Epic TakeAway #2: Unlearning Waterfall, Relearning Lean & Agile Globally, Waterfall is still the dominant method in companies and universities.  Waterfall has its origins more than 40 years ago. Times have changed. A lot. A new, successful and disruptive product could be there in only a matter of days instead of (many) years. Finally, things are changing. For example, the US Department of Defence has recently embraced Lean and Agile as mandatory practices, especially Scrum. Schools and universities are also more and more adopting the Agile way of working. Later more in this blogpost.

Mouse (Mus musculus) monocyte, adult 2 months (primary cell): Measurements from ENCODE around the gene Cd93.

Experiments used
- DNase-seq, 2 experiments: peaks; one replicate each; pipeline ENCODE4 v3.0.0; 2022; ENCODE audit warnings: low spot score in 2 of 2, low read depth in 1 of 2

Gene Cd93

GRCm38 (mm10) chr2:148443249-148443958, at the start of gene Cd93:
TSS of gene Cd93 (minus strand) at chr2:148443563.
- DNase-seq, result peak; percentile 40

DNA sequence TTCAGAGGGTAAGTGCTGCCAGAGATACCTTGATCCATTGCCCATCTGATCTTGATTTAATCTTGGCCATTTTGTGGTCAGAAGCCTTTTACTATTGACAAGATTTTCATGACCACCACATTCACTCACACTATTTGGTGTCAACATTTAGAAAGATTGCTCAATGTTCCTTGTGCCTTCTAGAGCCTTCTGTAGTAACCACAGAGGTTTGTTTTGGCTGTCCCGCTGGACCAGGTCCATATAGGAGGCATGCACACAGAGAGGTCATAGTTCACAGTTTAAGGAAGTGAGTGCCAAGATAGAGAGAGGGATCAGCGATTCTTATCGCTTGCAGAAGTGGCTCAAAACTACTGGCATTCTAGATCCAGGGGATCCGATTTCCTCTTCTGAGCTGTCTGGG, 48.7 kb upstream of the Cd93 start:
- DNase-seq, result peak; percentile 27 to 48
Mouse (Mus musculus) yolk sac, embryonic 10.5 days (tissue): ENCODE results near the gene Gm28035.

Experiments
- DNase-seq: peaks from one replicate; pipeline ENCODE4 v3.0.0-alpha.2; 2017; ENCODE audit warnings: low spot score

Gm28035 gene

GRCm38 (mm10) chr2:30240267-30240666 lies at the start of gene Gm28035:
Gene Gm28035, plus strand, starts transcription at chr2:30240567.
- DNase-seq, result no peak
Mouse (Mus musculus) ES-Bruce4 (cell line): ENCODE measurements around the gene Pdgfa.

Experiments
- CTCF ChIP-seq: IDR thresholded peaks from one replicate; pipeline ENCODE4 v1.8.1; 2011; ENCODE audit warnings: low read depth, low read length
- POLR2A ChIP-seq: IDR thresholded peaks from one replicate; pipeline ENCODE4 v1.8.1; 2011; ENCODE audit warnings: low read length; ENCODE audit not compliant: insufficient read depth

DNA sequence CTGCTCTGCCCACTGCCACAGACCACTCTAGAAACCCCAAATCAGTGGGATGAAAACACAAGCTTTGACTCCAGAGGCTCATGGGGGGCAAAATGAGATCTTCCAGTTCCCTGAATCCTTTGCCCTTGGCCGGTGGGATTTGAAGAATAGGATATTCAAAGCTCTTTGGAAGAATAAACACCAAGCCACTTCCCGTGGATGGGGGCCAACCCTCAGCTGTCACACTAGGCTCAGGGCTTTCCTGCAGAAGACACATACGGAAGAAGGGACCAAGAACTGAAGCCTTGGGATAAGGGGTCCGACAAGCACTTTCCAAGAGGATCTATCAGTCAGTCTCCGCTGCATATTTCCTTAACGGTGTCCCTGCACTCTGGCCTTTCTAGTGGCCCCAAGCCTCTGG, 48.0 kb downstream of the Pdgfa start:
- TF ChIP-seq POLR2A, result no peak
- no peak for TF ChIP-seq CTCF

Epic TakeAway #3: Combined Lean- and Agile practices =  XM Lean practices arose in Japan in the 1980’s , mainly in the manufacturing industry, Toyota being the frontrunner here.  Agile practices like Scrum, were first introduced in the 1990’s by Ken Schwaber and Jeff Sutherland, these practices were mainly applied in the IT-industry. Until now, the manufacturing and IT world didn’t really joined forces combining Lean and Agile practices.  Until recently.  The WikiSpeed initiative of Joe Justice proved combining these practices result in a hyper-productive environment, where a 100 Mile/Gallon road legal sportscar could be developed in less than 3 months.  Out of this success eXtreme Manufacturing (XM) arose. Finally, a powerful combination of best practices from the manufacturing- and IT-world came together.